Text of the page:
LocalNews

Govt blows M3 million on high profile funerals

  • M1 million spent on former First Lady Lipolelo Thabane’s funeral alone
  • auditor general laments “uneconomic spending” by the state

Ntsebeng Motsoeli

THE government blew close to M3 million on four high profile 2017 and 2018 funerals including those of Prime Minister Thomas Thabane’s former wife, Lipolelo Thabane; Gender and Youth, Sports and Recreation Minister, Kabelo Mafura and army commander Lieutenant General Khoantle Motšomotšo.

More than M1 million of that amount was spent on the funeral of Ms Thabane who was shot dead by an unknown assailant as she was about to drive into her Ha-‘Masana home on 14 June 2017. The incident occurred just two days before Dr Thabane’s inauguration as prime minister. A female companion of Ms Thabane also sustained serious injuries in the shooting.

The revelations of the government spending on the funerals are contained in the latest report by Auditor General, Lucy Liphafa, on the Consolidated Financial Statements of the government for the 2017/18 financial year which ended on 31 March 2018.

The report was tabled in parliament on Friday by the Minister of Trade and Industry, Halebonoe Setšabi. The money was spent despite Ms Liphafa’s previous warnings about the government’s “uneconomic spending”.

Ms Liphafa found that M742 332, which was 67 percent of the M1 104 249 for Ms Thabane’s funeral, was spent on paying caterers.

Apart from Ms Thabane’s funeral in Makhoakhoeng, Maseru, the government spent M626 143 on the funeral of Gender Minister, Kabelo Mafura, who died on Christmas Eve in 2017 in Bloemfontein after a short illness.

Mr Mafura was also the deputy leader of the Alliance of Democrats (AD), the second largest party in the governing coalition which also includes Dr Thabane’s All Basotho Convention (ABC), Communications Minister Thesele ‘Maseribane’s Basotho National Party (BNP) and Labour Minister Keketso Rantšo’s Reformed Congress of Lesotho (RCL).

The state also spent M586 241 on the funeral of Justice Gabriel Ntšabeng Mofolo and another M581 030 on the funeral of Lt-Gen Motšomotšo.  Lt-Gen Motšomotšo was assassinated at his Ratjomose Barracks offices on 5 September 2017, allegedly by two senior army officers, Brigadier Bulane Sechele and Colonel Tefo Hashatsi. Brig Sechele and Col Hashatsi were also killed by Lt-Gen Motšomotšo’s bodyguards during the incident.

In total, the Thabane administration spent M 2 897 663 on the four funerals.

“The audit established that an amount of M 2 897 663 was paid for four official burials in respect of the late Honourable Minister Kabelo Mafura, Judge Mofolo, Lieutenant General Motšomotšo and Mrs Alice Lipolelo Thabane,” Ms Liphafa states in her report.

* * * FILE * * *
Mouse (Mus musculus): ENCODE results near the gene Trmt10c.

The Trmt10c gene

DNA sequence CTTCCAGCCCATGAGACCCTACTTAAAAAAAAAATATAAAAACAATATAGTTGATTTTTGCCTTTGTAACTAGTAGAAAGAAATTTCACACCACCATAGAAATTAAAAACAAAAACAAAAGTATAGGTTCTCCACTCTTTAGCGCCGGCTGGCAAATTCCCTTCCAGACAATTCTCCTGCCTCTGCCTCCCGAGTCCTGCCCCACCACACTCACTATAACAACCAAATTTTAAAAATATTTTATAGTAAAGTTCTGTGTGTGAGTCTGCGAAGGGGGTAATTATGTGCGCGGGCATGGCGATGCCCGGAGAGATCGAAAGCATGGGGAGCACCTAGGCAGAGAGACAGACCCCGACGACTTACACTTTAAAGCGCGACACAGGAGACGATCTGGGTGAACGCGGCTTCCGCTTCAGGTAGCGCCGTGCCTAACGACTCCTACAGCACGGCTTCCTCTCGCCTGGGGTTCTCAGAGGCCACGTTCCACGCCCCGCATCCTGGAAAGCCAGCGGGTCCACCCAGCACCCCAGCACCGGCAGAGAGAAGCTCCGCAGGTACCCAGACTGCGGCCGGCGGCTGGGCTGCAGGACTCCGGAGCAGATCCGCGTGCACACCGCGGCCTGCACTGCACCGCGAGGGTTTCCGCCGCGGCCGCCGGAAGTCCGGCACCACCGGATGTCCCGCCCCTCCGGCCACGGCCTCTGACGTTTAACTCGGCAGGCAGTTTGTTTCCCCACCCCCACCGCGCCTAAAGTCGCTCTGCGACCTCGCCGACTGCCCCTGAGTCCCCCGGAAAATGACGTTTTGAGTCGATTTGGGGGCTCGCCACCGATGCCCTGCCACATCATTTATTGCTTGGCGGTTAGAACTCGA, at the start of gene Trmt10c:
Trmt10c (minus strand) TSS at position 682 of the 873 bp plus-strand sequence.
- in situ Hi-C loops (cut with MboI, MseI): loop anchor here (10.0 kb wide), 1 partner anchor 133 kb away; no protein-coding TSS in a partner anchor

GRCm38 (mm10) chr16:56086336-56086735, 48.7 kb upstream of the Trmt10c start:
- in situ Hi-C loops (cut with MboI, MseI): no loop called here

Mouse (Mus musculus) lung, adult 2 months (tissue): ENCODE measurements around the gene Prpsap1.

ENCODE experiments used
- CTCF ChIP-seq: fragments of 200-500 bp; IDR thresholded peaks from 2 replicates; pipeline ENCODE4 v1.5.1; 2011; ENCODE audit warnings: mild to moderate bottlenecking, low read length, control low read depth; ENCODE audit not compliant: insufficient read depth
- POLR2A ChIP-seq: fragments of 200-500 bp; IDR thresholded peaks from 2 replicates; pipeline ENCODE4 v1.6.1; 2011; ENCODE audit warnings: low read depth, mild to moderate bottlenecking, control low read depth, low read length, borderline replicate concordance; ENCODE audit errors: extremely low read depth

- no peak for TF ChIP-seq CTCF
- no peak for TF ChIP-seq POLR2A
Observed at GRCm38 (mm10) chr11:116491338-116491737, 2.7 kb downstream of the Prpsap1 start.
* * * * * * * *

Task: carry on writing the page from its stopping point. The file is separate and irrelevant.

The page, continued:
She said while the government bore “reasonable costs” for the funerals of citizens had been considered worthy of an official funeral, a review of the Home Affairs ministry’s records had revealed certain anomalies including the fact that “the cabinet memorandum authorising the expenditure to be incurred by for these official funerals was not made available for audit and therefore I could not determine whether expenditure incurred was as cabinet had intended”.

“The bulk of expenditure for these (four) official funerals was on catering services escalating from 41 percent to 67 percent. In my previous audit report, I raised a concern on uneconomic spending on catering services which could have been avoided if the option of catering services was weighed against buying food for the bereaved families. I cited an example that if five to 10 cows were bought for each family at M10 000 each, the cost of meat would range from M50 000 to M100 000; and groceries and vegetables around M80 000 to M100 000. The government would have spent minimal expenditure of M200 000 for each funeral.

“I repeat my previous year’s recommendation that these anomalies call for government to come up with a policy on key activities to be covered for state and official funerals,” Ms Liphafa said.

She also expressed concern over the government’s failure to furnish her with documents regarding planned expenditures on other national events.

“There are other remarkable national events that the government decided to celebrate as well as official ceremonies every year. As I have indicated in my previous audit report, these celebrations necessitate a good number of costly arrangements for catering, structural improvements and decorations on the celebration grounds.

“I have expressed a concern in regard to these celebrations that, since they are planned occasions, I had expected to be furnished with a plan specifying activities to be carried out and expenditure thereto. There were neither plans nor cabinet memoranda as well as financial performance reports on implementation of planned activities provided for audit and therefore, I could not establish whether activities carried out were complaint to the intentions of the cabinet.”

Ms Liphafa has previously raised concerns about unprocedural and unbridled spending by this and previous governments but inspite of her adverse reports which are produced diligently after each financial year, government profligacy continues unabated.

Ms Liphafa’s audit report for the 2016/17 financial year shows that the previous Pakalitha Mosisili-led government unprocedurally spent millions of unbudgeted funds to fund the termination of the controversial Bidvest fleet services tender which was mired in corruption as well as funding the 3 June 2017 elections.

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